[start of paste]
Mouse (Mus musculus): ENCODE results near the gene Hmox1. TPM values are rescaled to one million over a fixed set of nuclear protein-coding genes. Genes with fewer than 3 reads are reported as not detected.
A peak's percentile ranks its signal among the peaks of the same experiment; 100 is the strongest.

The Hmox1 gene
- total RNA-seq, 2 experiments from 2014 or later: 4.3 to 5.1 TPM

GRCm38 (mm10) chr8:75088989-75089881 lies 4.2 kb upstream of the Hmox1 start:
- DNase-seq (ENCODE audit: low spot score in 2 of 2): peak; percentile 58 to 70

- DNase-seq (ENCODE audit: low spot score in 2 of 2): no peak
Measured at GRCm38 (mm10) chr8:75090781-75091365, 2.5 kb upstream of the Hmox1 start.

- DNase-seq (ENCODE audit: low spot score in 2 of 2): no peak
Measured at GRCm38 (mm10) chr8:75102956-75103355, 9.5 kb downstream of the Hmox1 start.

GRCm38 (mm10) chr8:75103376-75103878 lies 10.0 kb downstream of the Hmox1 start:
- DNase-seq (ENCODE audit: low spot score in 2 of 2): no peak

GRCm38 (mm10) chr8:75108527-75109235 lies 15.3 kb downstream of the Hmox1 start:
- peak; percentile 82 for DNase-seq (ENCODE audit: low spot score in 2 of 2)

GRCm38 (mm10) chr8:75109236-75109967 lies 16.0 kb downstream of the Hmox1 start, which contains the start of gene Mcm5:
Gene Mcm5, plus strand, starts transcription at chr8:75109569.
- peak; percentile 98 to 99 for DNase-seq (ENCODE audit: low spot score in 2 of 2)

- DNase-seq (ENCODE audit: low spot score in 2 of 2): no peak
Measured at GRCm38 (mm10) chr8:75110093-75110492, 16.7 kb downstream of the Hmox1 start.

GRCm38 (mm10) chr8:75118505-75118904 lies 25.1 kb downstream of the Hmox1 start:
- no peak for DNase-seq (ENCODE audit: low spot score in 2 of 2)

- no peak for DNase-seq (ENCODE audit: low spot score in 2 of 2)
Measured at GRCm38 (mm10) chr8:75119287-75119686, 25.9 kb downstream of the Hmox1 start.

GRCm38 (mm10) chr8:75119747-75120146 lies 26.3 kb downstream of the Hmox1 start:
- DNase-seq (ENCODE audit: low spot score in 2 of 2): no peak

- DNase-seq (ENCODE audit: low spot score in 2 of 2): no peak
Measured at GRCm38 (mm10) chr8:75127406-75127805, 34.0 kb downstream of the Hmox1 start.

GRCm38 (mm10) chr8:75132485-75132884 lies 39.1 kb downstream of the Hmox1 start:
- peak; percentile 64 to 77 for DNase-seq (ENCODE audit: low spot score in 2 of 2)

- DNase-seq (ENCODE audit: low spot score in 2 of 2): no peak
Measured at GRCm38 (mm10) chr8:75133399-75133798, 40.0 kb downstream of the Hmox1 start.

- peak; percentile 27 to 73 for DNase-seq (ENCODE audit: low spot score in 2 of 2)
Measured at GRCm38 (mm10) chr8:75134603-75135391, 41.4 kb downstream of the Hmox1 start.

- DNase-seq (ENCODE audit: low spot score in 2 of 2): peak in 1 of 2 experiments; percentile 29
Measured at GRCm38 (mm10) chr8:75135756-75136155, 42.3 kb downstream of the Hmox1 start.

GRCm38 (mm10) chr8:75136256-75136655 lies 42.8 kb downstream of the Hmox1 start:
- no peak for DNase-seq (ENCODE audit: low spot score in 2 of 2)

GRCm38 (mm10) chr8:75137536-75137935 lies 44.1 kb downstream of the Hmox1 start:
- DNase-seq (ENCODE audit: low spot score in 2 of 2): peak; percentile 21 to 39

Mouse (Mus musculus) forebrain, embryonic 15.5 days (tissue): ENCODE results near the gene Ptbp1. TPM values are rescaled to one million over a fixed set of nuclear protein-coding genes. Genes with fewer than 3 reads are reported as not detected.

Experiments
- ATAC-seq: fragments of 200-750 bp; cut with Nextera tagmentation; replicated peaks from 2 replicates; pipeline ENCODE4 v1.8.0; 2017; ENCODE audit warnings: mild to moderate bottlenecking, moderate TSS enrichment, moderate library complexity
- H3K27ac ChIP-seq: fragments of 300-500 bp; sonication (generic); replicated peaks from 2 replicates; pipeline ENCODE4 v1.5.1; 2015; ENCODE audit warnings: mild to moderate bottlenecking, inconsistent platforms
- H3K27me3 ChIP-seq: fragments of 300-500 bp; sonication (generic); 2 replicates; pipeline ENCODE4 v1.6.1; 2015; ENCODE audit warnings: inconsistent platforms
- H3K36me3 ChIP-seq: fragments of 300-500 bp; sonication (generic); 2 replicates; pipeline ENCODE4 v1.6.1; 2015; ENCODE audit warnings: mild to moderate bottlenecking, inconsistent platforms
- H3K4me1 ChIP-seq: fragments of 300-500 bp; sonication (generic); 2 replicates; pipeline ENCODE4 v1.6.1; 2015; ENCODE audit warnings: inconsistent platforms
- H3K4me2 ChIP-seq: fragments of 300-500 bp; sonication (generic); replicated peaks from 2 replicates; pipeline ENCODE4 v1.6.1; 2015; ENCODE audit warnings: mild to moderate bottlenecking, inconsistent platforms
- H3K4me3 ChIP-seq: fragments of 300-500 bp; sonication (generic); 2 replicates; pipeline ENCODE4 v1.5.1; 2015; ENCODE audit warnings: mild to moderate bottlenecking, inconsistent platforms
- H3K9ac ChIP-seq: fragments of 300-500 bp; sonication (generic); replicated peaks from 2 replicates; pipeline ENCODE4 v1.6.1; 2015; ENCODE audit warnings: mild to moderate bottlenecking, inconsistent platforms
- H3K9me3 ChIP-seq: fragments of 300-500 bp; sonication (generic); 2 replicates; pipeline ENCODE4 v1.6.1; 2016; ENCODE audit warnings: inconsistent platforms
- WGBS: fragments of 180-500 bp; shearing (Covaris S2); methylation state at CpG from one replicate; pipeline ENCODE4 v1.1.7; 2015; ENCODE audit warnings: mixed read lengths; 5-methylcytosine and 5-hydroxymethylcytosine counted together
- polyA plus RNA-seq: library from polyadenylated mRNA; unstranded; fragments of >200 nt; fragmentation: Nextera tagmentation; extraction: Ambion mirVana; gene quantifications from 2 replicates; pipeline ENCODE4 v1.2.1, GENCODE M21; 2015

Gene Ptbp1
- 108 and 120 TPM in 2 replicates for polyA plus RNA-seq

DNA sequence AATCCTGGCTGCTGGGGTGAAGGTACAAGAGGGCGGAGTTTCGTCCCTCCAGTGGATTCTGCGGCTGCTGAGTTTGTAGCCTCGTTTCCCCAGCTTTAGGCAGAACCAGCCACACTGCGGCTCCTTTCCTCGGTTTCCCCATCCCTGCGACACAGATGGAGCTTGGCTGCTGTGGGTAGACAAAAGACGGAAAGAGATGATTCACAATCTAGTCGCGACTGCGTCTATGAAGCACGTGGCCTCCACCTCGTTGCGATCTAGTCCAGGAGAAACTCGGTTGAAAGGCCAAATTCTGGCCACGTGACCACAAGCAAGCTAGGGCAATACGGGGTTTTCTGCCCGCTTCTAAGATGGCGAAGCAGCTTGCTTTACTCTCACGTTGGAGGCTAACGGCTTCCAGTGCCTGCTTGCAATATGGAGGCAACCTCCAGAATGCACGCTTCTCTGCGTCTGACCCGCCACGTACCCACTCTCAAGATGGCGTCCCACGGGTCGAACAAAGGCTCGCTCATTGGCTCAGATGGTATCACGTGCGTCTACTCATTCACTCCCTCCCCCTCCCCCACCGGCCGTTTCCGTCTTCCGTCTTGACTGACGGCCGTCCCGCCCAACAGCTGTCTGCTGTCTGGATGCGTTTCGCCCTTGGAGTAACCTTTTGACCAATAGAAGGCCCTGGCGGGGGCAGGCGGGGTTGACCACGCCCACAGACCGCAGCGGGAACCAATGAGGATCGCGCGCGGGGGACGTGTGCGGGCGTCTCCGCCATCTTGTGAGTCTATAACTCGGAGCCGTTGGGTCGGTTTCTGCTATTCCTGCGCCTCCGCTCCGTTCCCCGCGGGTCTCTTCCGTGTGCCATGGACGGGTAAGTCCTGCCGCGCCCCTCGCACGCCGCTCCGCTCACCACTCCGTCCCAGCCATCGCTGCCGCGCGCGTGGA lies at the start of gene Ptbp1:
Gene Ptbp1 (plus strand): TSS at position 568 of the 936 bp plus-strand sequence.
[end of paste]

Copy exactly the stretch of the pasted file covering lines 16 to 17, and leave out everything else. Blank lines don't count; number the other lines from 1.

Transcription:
Gene Mcm5, plus strand, starts transcription at chr8:75109569.
- peak; percentile 98 to 99 for DNase-seq (ENCODE audit: low spot score in 2 of 2)